Allegedly defective USB sticks are often thrown away, although they can still be repaired. Read in this practical tip how you can get your USB stick with a bit of luck to get back to work and save their data.
The device does the deletion itself when the memory module is idle. This means restoring data over time even though it has not been overwritten. In practice this means that if you notice early on that, you have accidentally deleted data, you can usually completely delete it restore SD, SSD and USB drives. However, overwriting and the time factor have far more fatal effects on the chances of data recovery than with conventional hard disks. For the right usb flash drive repair this is important.
Boot or not boot?
When restoring data, it is important to make an important decision in advance: Is the data on the system disk or not? If so, you should not boot from this disk because the operating system overwrites deleted data, so it is lost. In this case, you should hang the disk to another computer or boot with a rescue DVD. If you no longer have access to the drive, there is a hardware error; Flash memory is often the controller is defective. That’s why some manufacturers provide you with utilities for their SDs / SSDs, such as the Sandisk SSD toolkit.
You may succeed in getting the disc back up; otherwise, you will have no choice but to send the disc to a rescue lab. Rescue often succeeds there because the laboratories are familiar with the memory algorithms according to which the controller distributes the data in the memory. An exception is self-encrypting hard drives and SSDs.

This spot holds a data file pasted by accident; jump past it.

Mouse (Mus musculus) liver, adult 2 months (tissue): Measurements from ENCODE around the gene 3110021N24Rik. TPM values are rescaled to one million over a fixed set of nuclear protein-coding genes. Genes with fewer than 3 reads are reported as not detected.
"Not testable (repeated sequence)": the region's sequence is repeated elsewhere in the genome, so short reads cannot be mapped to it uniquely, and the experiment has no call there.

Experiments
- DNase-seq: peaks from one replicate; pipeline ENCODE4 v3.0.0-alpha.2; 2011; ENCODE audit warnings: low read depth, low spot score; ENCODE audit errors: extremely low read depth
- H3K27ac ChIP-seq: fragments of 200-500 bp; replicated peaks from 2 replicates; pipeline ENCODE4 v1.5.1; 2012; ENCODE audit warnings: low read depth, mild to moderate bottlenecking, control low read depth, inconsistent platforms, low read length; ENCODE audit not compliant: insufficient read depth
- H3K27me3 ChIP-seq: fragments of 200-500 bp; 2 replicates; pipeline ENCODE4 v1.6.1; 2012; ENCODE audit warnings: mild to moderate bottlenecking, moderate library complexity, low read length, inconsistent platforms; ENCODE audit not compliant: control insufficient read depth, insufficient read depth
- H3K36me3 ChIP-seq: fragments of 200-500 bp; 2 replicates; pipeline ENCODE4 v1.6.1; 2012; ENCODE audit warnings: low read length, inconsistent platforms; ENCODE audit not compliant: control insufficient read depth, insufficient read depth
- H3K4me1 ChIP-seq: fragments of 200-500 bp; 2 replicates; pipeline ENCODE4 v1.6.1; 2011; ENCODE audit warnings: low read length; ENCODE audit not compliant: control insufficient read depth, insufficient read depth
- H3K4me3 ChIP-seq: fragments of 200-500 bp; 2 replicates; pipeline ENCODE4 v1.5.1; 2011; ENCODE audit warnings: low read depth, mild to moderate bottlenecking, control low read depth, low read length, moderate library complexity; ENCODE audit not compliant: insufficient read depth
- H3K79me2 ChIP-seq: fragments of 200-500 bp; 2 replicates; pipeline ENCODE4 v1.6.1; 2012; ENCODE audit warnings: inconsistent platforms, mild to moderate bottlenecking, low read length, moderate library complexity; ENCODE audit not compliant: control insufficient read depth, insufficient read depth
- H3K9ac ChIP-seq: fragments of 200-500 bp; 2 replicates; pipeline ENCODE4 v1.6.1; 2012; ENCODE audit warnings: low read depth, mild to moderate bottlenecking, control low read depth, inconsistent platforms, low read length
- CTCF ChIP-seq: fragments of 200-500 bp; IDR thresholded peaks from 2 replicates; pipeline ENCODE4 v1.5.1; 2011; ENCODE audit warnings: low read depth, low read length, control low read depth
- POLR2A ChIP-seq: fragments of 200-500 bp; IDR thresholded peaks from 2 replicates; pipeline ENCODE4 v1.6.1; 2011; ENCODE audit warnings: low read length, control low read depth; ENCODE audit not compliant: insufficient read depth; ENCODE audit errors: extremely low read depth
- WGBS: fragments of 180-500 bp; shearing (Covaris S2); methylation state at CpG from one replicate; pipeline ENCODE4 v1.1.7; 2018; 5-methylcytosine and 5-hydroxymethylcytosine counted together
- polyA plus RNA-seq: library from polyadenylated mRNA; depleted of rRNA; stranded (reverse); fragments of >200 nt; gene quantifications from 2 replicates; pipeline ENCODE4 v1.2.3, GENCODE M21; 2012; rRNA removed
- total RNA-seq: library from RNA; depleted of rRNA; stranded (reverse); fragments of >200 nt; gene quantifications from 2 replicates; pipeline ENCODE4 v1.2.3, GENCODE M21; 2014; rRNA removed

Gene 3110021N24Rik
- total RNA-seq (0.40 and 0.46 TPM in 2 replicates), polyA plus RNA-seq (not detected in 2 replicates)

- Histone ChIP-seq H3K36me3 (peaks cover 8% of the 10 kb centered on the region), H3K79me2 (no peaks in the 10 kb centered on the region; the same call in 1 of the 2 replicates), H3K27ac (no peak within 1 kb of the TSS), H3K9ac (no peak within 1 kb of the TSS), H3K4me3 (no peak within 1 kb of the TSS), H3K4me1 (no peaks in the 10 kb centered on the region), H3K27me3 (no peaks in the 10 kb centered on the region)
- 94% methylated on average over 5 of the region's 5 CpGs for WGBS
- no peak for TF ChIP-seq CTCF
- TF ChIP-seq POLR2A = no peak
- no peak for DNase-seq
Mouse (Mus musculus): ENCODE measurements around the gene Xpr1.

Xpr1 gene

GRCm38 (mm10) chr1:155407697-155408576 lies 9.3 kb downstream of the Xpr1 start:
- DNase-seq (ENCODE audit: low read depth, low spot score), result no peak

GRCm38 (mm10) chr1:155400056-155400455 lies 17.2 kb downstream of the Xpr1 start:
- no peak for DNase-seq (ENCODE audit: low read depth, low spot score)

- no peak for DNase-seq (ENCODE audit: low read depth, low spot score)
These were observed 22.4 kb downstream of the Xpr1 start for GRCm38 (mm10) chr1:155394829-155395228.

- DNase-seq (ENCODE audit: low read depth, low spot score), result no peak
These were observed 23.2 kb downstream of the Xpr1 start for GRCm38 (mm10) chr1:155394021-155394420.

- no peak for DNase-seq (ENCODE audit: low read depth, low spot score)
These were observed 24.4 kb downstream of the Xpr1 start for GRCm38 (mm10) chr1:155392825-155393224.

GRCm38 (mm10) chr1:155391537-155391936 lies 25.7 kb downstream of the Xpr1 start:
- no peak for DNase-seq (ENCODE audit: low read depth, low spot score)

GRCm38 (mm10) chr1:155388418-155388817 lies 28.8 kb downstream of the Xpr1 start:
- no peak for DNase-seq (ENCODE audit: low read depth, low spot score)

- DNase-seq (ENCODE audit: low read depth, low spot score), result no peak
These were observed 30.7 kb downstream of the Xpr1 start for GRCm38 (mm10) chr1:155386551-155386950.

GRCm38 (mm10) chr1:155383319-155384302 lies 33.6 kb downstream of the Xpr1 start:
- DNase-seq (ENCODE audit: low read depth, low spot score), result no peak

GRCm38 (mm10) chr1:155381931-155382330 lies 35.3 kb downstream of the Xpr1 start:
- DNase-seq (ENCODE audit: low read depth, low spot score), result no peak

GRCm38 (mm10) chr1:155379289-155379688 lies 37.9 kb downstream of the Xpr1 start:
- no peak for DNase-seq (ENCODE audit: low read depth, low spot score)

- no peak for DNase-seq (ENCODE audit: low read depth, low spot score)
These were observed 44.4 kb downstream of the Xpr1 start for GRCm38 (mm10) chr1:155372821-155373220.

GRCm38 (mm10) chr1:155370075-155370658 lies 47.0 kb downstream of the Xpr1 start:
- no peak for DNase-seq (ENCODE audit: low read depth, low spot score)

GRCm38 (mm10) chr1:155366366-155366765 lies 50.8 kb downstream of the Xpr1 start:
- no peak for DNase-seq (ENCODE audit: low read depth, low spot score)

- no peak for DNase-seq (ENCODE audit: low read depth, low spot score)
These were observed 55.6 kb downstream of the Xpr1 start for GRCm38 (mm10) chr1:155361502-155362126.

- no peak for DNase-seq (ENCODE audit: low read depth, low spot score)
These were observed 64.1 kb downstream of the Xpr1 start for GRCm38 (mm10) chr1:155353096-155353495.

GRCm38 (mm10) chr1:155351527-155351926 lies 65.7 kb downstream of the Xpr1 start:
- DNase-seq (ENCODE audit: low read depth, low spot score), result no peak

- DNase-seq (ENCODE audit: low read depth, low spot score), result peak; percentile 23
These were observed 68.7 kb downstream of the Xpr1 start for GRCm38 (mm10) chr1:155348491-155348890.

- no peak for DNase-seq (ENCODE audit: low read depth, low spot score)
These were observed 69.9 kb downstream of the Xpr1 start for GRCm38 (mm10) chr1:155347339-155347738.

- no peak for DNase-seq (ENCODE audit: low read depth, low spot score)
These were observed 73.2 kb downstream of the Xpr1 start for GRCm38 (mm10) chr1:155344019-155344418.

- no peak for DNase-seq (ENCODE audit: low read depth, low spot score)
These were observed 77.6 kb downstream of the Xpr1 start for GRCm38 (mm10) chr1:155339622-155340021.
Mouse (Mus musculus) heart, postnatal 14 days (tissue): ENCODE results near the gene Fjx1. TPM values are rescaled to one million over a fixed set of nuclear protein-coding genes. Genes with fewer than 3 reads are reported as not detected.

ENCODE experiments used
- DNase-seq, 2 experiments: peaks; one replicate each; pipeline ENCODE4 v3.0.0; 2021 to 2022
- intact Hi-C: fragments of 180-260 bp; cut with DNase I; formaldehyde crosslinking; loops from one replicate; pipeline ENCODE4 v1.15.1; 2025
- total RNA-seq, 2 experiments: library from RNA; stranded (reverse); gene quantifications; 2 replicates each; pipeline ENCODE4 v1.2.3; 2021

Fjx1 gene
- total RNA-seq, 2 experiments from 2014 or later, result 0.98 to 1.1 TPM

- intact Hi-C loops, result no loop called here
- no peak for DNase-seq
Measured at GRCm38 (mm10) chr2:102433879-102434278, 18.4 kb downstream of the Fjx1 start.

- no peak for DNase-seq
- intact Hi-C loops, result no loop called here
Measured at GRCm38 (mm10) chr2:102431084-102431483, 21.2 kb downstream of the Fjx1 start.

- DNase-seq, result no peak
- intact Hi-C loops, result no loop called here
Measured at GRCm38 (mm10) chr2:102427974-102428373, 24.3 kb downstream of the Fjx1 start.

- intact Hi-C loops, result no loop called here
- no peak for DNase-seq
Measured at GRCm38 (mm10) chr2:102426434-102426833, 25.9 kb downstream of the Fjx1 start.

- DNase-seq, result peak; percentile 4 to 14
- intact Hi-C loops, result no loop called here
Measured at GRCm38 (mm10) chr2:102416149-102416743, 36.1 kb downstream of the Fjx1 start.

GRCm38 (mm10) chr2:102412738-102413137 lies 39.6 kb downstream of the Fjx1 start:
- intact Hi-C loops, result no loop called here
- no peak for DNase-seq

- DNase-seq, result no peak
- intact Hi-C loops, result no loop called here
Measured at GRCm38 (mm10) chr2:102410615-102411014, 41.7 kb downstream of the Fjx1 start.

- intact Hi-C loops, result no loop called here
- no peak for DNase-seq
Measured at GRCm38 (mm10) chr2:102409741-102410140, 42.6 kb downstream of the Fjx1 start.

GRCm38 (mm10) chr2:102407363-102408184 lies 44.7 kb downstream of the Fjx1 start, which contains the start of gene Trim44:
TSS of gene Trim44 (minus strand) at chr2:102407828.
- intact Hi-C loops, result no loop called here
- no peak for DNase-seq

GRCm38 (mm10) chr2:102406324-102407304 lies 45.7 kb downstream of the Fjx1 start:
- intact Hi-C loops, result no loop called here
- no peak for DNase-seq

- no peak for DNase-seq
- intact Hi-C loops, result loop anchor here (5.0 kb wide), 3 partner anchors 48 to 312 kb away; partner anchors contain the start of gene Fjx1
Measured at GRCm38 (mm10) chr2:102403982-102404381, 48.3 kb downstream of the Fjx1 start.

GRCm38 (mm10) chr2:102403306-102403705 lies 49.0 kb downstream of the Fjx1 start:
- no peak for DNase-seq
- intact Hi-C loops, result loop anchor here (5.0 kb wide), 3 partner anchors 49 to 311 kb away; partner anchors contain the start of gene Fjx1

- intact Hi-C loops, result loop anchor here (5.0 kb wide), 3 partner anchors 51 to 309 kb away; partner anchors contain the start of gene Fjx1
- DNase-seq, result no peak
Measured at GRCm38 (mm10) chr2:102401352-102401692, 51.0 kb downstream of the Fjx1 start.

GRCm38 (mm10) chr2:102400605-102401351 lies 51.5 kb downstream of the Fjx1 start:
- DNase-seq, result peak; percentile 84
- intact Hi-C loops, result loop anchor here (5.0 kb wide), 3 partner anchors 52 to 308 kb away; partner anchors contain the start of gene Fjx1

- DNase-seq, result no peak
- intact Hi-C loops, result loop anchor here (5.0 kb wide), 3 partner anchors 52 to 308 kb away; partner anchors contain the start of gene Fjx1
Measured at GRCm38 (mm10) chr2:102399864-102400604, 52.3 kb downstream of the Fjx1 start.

A repair USB stick with Windows onboard resources
The built-in error checking tool in Windows could make your USB stick with a little luck again fit.
- Insert the defective USB stick into a free USB port.
- Open “My Computer” (Windows XP) or click “Computer” (Windows Vista and 7).
- The connected USB stick should be listed in the list of devices.
- Right-click on it and choose Properties.
- Under “Properties,” there is the “Tools” tab (Windows XP) or “Tools” (Windows Vista and 7) that you click on.
- There, the “error checking” should be listed. Click the “Check Now” button.
- Put a tick in front of the listed options by clicking the box.
- Finally, click “Start” to begin the review and the associated repair.
Once the review is complete, your USB flash drive might work again. The Windows tool eliminates all file and sector errors found on the USB stick.
USB stick repair fails: what to do?
For particularly serious defects or damage, you can then resort to formatting. How to format a USB stick is described in this practical tip. However, if you still have important data on the stick, you should refrain from formatting, because all files are lost. Instead, find a specialist and hire him to recover the data.
Repair USB data with rescue service on the Internet
On the Internet, you will find various providers to save your data stored on the USB stick. Only when it is certain that the data is not lost and should be saved, you will incur costs.